National Real Estate Survey Reveals Decreases In Real Estate Prices Per Square Foot
A nationwide study conducted by CENTURY 21 Canada reveals that real estate prices per square foot have fallen in some areas across the country since last year.
The rate of price decreases varies broadly while in some markets, such as Montréal and downtown Toronto, prices rose over the past year.
Prices are consistently down in B.C., with Vancouver, Metro Vancouver suburbs, markets on Vancouver Island, and the Okanagan seeing declines of 10 or 20 per cent of properties sold between January 1 and June 30.
“Your real estate story is very different, depending on where in Canada you live. It is not surprising to see Vancouver prices drop so much, but the drop is actually more significant in some Metro Vancouver suburbs like West Vancouver and secondary B.C. markets such as Vernon and Kelowna,” says Brian Rushton, Executive Vice-President of CENTURY 21 Canada.
In Alberta and the Prairies, prices were generally more moderate, while prices for condos in Montréal increased by 25 per cent per square foot.
Condos in downtown Toronto rose by 10 per cent, and most Atlantic Canadian cities saw modest increases.
For the first time since the inception of this survey three years ago the price of a detached house on Vancouver’s West Side fell below $1,000 per square foot, dropping 13.74 per cent to $990 per square foot from $1,147 last year.
Downtown Vancouver condos remain the most expensive properties in the survey at $1,241 per square foot, despite an 8.4 per cent decline from the same period last year.
A condo in downtown Toronto increased by 10 per cent to $994 per square foot, while prices in many GTA suburbs declined and others rose.
Prices for a detached house in Montréal saw an 11.77 per cent increase to $674 per square foot, while condo prices shot up 25 per cent to $709.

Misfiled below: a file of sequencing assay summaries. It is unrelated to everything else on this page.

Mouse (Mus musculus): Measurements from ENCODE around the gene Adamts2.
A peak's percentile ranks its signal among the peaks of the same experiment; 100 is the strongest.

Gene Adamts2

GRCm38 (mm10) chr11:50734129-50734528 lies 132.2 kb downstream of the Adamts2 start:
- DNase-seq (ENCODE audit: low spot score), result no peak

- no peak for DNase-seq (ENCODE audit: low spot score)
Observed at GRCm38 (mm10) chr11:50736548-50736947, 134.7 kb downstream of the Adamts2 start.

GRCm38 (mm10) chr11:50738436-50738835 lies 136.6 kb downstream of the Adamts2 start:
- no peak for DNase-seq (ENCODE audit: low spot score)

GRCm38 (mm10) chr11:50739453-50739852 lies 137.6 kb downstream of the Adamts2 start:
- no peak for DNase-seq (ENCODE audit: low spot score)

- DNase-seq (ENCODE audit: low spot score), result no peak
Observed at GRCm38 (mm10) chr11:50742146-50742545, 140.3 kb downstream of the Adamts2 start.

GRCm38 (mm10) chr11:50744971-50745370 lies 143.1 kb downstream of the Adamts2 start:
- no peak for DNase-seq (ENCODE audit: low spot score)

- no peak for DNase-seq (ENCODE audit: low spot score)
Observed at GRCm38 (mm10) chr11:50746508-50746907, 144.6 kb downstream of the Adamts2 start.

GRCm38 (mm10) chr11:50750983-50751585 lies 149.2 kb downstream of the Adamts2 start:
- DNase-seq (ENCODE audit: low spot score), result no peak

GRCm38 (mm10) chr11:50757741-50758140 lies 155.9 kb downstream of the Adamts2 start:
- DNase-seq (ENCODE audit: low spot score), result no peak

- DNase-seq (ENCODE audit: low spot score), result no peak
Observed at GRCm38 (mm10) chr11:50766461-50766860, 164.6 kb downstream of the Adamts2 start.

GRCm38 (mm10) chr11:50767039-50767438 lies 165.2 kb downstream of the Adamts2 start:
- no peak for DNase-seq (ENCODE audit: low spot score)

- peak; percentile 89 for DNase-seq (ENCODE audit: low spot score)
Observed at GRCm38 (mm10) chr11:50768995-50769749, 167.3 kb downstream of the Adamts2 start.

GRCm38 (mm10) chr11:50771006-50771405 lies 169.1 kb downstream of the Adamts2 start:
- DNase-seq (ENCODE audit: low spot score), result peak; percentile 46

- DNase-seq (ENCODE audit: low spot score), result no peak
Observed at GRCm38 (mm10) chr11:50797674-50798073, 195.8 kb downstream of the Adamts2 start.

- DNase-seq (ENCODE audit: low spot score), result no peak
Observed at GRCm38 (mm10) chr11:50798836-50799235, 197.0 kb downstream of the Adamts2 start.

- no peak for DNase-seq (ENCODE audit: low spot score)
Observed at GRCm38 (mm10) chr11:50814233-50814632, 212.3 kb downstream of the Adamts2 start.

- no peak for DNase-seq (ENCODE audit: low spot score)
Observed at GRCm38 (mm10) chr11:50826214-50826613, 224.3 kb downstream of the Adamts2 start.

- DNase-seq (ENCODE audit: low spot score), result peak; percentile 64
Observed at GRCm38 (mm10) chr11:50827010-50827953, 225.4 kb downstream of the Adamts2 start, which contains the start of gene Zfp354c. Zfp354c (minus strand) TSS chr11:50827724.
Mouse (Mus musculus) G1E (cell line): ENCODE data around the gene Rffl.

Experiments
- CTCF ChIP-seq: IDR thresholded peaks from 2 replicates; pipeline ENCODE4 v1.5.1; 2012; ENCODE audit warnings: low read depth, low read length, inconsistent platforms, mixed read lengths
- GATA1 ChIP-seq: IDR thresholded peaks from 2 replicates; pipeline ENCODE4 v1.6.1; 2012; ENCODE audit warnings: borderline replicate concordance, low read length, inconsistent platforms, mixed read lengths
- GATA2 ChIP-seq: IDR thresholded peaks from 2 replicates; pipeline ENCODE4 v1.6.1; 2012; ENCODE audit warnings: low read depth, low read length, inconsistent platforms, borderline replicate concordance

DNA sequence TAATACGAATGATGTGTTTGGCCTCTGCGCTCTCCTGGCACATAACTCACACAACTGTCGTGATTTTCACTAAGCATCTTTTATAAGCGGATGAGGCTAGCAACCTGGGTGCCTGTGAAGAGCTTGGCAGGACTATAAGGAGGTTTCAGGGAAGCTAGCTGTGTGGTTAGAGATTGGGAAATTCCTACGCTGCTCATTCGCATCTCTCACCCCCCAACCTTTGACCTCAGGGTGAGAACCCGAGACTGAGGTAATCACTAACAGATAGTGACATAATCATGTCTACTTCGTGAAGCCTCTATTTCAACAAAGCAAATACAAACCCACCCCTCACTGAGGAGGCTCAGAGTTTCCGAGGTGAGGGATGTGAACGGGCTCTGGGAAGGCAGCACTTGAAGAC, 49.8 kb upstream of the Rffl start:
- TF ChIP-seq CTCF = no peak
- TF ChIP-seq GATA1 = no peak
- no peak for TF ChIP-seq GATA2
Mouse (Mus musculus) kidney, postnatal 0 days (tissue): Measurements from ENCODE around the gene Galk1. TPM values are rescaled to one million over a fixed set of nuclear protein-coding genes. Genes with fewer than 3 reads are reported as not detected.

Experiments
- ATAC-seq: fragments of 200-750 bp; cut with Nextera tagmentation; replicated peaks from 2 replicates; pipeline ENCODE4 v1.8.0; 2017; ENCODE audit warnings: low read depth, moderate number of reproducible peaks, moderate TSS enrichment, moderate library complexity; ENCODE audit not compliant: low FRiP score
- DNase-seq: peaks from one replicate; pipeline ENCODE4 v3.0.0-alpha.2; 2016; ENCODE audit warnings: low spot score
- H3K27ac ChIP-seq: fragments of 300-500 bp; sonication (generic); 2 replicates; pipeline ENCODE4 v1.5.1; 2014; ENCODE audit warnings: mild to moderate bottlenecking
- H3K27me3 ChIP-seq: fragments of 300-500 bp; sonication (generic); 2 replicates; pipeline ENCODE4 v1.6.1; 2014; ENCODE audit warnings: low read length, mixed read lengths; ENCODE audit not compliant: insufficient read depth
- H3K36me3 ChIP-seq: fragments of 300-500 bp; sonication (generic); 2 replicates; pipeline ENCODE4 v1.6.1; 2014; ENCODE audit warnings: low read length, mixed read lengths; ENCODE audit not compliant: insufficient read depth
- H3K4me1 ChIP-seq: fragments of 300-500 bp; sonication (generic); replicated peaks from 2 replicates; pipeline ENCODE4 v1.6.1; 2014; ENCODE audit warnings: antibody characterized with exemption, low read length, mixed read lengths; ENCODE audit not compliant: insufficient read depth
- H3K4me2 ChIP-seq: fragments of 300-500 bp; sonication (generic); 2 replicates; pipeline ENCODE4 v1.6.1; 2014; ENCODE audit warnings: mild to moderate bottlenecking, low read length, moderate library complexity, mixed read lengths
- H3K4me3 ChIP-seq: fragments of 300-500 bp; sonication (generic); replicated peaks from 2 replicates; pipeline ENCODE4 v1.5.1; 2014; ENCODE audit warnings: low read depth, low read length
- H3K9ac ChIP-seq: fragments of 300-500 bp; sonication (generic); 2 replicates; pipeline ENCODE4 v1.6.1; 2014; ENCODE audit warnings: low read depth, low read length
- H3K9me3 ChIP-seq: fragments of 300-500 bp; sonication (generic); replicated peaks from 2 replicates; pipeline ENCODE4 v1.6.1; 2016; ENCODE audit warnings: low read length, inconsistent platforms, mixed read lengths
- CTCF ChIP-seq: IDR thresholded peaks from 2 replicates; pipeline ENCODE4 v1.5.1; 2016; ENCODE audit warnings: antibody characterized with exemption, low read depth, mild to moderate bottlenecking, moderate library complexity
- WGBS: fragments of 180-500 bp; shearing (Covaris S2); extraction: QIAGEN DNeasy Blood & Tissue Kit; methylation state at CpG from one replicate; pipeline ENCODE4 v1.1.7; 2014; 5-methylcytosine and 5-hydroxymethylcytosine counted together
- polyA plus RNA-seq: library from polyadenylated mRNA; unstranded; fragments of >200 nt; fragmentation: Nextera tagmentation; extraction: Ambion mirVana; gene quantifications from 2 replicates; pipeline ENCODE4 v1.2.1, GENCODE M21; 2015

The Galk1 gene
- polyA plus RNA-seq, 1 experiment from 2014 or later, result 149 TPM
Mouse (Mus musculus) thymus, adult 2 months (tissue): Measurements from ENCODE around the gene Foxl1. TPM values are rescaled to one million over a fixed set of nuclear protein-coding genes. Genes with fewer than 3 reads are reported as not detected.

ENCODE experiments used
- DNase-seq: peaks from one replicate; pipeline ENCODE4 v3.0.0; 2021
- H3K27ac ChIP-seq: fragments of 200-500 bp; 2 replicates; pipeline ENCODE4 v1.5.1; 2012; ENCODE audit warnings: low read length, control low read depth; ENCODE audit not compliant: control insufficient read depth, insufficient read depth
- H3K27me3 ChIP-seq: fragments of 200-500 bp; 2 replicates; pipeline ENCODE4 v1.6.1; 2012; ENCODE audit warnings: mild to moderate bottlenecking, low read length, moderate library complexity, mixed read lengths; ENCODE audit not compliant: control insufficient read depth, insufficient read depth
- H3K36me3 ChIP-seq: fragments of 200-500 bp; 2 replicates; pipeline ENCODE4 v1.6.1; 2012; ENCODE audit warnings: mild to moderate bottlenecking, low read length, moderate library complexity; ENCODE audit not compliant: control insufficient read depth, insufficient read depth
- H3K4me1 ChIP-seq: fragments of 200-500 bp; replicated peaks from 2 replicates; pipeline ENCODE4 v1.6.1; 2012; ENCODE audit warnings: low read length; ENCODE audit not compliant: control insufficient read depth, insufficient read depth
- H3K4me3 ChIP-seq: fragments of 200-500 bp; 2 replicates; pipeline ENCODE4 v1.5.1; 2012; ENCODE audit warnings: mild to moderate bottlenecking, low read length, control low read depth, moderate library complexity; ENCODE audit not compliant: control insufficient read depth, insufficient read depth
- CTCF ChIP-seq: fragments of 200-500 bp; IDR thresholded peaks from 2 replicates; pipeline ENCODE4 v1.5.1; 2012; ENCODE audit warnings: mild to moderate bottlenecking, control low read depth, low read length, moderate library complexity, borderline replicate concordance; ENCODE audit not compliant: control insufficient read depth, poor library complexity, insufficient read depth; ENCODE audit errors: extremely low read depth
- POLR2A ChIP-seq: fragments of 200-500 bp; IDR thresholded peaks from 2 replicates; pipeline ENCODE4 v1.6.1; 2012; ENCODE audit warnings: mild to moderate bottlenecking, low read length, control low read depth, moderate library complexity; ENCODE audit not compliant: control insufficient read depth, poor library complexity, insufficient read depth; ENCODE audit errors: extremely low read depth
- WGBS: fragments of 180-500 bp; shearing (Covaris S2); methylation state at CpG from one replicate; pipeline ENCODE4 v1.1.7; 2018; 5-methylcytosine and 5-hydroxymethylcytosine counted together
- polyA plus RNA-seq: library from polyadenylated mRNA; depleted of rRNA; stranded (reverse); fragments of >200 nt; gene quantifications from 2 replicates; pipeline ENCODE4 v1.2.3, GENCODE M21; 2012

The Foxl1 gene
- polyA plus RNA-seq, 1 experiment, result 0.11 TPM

Metro Vancouver communities continue to dominate the list of most expensive properties with seven of the top 10 most expensive communities, along with downtown Toronto condos and now Montréal houses and condos.
B.C. also had the lowest detached house prices in the survey. Houses in Tumbler Ridge, B.C., went for just $84 per square foot, the least expensive community for detached houses in this year’s survey.
The lowest overall price this year is also in B.C., with a townhouse in Quesnel going for $55 a square foot.
Fredericton, NB, offers the lowest price in Atlantic Canada at $99 per square foot for a detached house.
Prairie house prices remain generally affordable compared to other provinces, with prices dropping in most communities.
Calgary prices fell 3.59 per cent – going from $293 per square foot to $282. Regina prices for a detached house fell 2.88 per cent to $246 per square foot.
Winnipeg saw the sharpest decreases in the Prairie Provinces, with lows of almost 14 per cent to $243 per square foot.
Most prices in Atlantic Canada actually rose, from a substantially lower starting point.
“With so much variation in the market and prices adjusting very differently depending on neighbourhood and property type, now more than ever it is important to have good information when making real estate buying and selling decisions,” said Rushton. “The list of complex local factors we see reflected in this survey is a long one, ranging from new taxes on property speculation and foreign buyers in B.C. through to a changing economy impacting neighbouring Toronto suburbs very differently.”